Australian mining company A-Cap Resources reports that its ongoing exploration at the Letlhakane uranium project, located south of the Makgadigadi pan, in Botswana, has resulted in the discovery of a new zone of near-surface secondary uranium mineralisation to the west of the Gorgon Prospect.
The Letlhakane project involves the construction of Botswana’s first uranium mine in the area. A previous scoping study conducted on the site has confirmed a resource of 280-million tons, at 158 parts per million uranium oxide (U3O8) for 44 500 t of contained concentrate.
The new zone has now been defined in a 150-m-wide × 500-m-long north-west-trending corridor, which remains open to the east and to the west. Uranium mineralisation starts within 1 m of the surface and goes down to a depth of 8 m.
Although no assay results are available yet, trenching and visual inspection of hollow auger core has confirmed the presence of carnotite in calcretes and fine-grained, strongly weathered sedimentary rock of the Karoo Supergroup.
This discovery is potentially important as consulting company SRK’s 2008 scoping study on the Letlhakane uranium project showed that this style of mineralisation has the highest grades, the best metallurgical recoveries and is close to surface, making it the project’s most attractive ore type.
The study concluded that the shallow-lying ore will be extracted by conventional openpit mining equipment under a typical mining contract, where the contractor assumes responsibility for all earthworks to the point where run-of-mine production is delivered to the crushers.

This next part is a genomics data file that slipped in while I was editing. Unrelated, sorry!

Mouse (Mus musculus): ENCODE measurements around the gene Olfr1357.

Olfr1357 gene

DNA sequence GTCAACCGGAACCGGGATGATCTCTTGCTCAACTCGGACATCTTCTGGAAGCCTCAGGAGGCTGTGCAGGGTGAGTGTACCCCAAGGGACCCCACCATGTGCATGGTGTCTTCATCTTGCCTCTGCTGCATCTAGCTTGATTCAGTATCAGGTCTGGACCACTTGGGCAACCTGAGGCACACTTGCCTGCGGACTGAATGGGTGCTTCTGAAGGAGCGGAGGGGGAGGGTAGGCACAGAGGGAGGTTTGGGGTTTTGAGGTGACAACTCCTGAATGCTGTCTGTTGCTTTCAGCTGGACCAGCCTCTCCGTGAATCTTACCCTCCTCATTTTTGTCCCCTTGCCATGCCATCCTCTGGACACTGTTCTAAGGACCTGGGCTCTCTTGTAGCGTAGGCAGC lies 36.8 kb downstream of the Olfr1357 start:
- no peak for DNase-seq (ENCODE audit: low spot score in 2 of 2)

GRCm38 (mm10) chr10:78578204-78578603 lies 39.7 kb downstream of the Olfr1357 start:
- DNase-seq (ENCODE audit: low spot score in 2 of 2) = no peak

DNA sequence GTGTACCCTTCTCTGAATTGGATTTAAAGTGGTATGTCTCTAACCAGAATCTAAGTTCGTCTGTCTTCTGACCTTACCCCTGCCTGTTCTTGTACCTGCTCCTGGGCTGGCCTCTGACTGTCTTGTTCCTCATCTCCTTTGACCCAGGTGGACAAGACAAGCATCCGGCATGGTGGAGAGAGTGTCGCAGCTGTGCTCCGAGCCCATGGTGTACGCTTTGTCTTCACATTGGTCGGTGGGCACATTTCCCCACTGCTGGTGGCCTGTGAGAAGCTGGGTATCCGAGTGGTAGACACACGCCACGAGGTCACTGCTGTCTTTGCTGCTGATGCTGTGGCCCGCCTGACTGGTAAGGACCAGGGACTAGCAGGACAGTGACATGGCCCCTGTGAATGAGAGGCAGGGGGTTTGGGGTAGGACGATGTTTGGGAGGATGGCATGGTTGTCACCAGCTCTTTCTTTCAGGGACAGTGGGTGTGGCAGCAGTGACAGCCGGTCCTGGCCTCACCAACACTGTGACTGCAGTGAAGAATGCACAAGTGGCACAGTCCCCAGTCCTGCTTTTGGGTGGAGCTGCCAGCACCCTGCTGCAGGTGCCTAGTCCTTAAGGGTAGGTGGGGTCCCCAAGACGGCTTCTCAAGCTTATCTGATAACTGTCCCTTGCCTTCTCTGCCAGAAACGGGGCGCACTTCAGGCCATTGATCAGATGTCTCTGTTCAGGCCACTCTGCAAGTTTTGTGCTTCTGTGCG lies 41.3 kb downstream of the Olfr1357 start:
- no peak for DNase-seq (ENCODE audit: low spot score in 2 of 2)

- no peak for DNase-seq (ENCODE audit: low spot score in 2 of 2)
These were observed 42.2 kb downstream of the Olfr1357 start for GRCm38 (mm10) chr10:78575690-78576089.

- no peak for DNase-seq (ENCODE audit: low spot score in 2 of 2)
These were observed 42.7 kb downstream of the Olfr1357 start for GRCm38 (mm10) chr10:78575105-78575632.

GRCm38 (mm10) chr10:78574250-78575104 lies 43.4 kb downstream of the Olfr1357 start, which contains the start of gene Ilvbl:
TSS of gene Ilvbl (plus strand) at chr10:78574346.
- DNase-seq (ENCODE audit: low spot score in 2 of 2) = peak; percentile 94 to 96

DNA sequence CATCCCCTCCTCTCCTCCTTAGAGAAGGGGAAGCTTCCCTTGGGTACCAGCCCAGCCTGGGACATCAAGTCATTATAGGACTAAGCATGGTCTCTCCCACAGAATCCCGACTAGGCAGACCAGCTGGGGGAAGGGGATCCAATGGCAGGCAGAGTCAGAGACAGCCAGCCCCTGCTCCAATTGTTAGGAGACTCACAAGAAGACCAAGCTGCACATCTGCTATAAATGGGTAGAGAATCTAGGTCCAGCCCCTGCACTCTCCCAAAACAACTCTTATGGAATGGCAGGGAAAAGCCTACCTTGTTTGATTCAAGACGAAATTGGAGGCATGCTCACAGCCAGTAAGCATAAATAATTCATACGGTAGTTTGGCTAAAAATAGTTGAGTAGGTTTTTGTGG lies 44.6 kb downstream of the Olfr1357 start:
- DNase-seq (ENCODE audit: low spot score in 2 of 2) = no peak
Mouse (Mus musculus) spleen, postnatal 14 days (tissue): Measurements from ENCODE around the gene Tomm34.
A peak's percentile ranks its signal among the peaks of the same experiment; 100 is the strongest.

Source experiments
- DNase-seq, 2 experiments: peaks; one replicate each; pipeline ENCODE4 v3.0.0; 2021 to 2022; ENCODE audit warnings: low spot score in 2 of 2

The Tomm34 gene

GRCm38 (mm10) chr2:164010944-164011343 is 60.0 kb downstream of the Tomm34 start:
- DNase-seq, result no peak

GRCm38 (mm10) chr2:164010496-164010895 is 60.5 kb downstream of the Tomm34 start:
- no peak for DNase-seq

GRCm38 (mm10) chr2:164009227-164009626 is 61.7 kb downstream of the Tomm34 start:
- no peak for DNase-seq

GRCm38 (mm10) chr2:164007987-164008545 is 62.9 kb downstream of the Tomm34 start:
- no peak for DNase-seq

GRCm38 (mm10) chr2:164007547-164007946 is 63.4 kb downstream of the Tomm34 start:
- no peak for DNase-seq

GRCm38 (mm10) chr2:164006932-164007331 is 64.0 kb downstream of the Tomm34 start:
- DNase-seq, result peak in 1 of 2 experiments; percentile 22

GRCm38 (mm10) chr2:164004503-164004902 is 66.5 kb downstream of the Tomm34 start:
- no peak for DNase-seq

The crushed ore will then be stacked on a purpose-designed leach pad and, by implementing alkaline heap leaching, solvent extraction and ion exchange will recover the U3O8.
Meanwhile, a hollow auger drill programme is currently under way to define the extent of the new zone and to provide material for assay to quantify the grades. These holes are not probed with a down-hole radiometric logger, as this method of drilling results in disequilibrium issues, preventing an accurate estimate of the grade in the near-surface environment.
A-Cap used the hollow auger drilling technique to estimate the grade of its Mokobaesi secondary resource, which currently hosts a deposit of about 11,3-million tons.
The project’s power will be sourced through a 10-km power line connecting to the Botswana State grid at the switch station in Serule, located between Francis-town and Palapye, and its water will be sourced from a borefield developed into aquifers within the exploration tenement. This has yet to be verified.
A-Cap MD Dr Andrew Tunks states that this is a promising discovery for the company as the near-surface, secondary mineralisation is its most profitable ore owing to its high grades and excellent metallurgical characteristics. “It is an exciting time for A-Cap as we are progressing through the metallurgical testwork programme that forms the backbone of the current feasibility study that is aiming for production of 1 000 t/y of uranium, with additional studies about to start on the primary ore,” he concludes.